Window Signs

Window signs present a special problem, especially at liquor stores. This is due to lax regulation, loopholes, and uncertainty among inspectors. We all know how badly most liquor stores appear, as if they intentionally make the place look crappy to attract a particular class (low) of customer.

While the Regulations cover (and limit) wall-mounted signs, they exempt signs on the interior of windows. There is also a notion that signs made of "soft" material are also exempt, but I cannot find any specific exemption. Thus, while a sign made of Coroplast attached to the outside wall is covered (and prohibited), the exact same sign made of paper, cardboard, or vinyl might not be prohibited. But we've found that, even Coroplast signs stuck on the outside of windows might be passed over by inspectors, if they don't feel like taking action - like this mess in Pikesville pictured below.

This subject was discussed at the 2020 Code Enforcement Improvement Work Group chaired by Izzy Patoka (in whose district this Advance Auto Parts store is). The 2 Apr 2020 minutes state that:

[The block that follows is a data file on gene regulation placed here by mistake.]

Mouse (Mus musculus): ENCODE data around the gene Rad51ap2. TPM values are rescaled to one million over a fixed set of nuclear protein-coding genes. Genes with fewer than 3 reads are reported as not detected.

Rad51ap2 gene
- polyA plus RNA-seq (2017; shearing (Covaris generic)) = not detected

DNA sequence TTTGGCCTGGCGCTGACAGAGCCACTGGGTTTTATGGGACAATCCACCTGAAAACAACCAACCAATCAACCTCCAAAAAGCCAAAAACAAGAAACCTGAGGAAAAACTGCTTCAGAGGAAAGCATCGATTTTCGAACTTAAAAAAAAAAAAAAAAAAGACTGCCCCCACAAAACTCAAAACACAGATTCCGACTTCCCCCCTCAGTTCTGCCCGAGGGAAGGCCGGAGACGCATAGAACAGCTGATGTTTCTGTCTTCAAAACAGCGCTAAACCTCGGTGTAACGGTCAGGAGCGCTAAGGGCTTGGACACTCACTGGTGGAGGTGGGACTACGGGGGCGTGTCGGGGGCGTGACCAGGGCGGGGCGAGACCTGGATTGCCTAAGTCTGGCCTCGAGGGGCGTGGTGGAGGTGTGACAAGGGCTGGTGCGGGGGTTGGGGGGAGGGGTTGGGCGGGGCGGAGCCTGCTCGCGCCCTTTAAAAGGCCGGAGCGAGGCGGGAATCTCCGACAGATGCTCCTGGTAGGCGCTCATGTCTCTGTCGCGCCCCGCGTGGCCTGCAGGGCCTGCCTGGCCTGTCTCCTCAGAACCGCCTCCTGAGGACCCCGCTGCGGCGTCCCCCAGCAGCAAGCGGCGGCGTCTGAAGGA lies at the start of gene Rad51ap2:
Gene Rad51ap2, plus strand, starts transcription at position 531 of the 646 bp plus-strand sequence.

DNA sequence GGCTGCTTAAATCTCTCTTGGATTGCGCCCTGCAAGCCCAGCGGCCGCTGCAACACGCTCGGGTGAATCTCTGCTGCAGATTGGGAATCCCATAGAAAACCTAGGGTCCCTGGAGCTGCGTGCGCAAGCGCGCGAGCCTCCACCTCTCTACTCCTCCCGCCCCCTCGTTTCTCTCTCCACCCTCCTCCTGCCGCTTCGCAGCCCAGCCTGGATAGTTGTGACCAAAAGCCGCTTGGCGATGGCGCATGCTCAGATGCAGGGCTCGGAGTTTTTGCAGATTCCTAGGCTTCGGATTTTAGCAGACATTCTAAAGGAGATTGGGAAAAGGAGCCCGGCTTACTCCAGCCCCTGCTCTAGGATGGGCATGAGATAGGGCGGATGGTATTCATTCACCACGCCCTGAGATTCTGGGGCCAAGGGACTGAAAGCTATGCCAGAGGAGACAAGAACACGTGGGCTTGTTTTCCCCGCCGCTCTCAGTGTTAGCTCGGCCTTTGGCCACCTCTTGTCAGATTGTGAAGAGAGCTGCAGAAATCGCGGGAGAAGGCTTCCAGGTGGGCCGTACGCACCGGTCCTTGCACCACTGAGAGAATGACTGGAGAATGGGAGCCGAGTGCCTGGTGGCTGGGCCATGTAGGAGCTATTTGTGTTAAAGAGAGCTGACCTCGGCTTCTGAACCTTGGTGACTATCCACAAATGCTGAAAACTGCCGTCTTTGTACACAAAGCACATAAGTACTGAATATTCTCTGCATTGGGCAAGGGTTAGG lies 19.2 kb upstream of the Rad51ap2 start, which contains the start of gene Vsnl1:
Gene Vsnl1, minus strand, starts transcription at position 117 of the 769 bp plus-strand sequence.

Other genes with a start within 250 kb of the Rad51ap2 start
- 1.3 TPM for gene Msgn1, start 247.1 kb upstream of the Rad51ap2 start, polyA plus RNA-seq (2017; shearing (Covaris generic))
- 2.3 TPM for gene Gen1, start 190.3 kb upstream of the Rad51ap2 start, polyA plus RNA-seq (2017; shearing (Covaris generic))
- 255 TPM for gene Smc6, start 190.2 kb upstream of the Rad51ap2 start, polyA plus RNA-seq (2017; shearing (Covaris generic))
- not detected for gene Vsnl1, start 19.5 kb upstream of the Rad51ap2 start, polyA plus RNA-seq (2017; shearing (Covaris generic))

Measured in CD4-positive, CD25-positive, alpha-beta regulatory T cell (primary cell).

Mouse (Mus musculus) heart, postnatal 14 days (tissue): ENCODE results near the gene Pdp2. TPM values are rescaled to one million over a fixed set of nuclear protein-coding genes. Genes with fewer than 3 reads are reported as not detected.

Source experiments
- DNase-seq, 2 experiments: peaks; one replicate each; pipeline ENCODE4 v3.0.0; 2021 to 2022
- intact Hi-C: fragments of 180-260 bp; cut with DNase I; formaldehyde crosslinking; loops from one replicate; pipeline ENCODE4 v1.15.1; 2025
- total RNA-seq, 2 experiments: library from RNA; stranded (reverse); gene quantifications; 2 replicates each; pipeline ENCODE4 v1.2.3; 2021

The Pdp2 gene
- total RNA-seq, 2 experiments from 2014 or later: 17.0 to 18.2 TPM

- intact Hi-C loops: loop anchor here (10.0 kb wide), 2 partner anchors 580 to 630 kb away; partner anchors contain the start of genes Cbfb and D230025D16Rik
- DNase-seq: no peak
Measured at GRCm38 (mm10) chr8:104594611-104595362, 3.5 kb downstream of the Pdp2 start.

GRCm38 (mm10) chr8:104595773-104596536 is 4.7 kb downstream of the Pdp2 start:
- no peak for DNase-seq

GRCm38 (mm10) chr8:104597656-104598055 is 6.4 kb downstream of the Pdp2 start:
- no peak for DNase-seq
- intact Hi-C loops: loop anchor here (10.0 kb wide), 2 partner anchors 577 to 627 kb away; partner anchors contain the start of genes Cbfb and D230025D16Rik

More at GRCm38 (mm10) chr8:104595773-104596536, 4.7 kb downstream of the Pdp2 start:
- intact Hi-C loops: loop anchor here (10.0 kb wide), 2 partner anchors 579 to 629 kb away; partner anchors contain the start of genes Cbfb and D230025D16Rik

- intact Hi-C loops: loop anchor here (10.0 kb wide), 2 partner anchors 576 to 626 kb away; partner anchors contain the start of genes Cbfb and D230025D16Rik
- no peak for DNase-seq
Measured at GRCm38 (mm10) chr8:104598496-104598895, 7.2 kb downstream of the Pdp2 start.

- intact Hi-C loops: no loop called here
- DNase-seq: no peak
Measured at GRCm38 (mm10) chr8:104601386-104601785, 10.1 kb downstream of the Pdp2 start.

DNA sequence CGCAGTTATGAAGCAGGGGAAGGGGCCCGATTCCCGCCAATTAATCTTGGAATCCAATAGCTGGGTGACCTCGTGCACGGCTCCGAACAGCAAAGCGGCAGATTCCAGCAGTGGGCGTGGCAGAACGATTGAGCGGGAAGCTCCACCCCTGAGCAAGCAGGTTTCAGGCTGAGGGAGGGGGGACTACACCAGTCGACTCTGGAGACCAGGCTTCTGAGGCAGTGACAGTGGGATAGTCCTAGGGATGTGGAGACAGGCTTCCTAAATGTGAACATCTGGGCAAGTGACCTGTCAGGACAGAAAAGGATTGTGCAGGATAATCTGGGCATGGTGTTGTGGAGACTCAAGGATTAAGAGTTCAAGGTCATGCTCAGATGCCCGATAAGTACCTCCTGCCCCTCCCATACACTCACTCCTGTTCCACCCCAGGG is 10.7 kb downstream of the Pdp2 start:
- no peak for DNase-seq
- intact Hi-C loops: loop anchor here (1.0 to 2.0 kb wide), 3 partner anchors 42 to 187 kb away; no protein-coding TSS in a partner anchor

Mr. O’Connell asked if anything can be done to limit the amount of signs plastered on the front of liquor stores. Ms. Clark said they can enforce signs on the outside of the store, but not signs posted inside of the windows. Director Mallinoff said it may be possible to regulate a percentage, such as 25%, open window for public safety purposes. Councilman Patoka said he would support that regulation and will bring it up with the Council.

No mention of this subject is made in the recommendations issued in April 2020. Mr Mallinoff quit later that year, apparently out of frustration with the state of affairs in sleaze-ridden Baltimore County. See here and here.

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Updated 22 Jan 2022 by MAP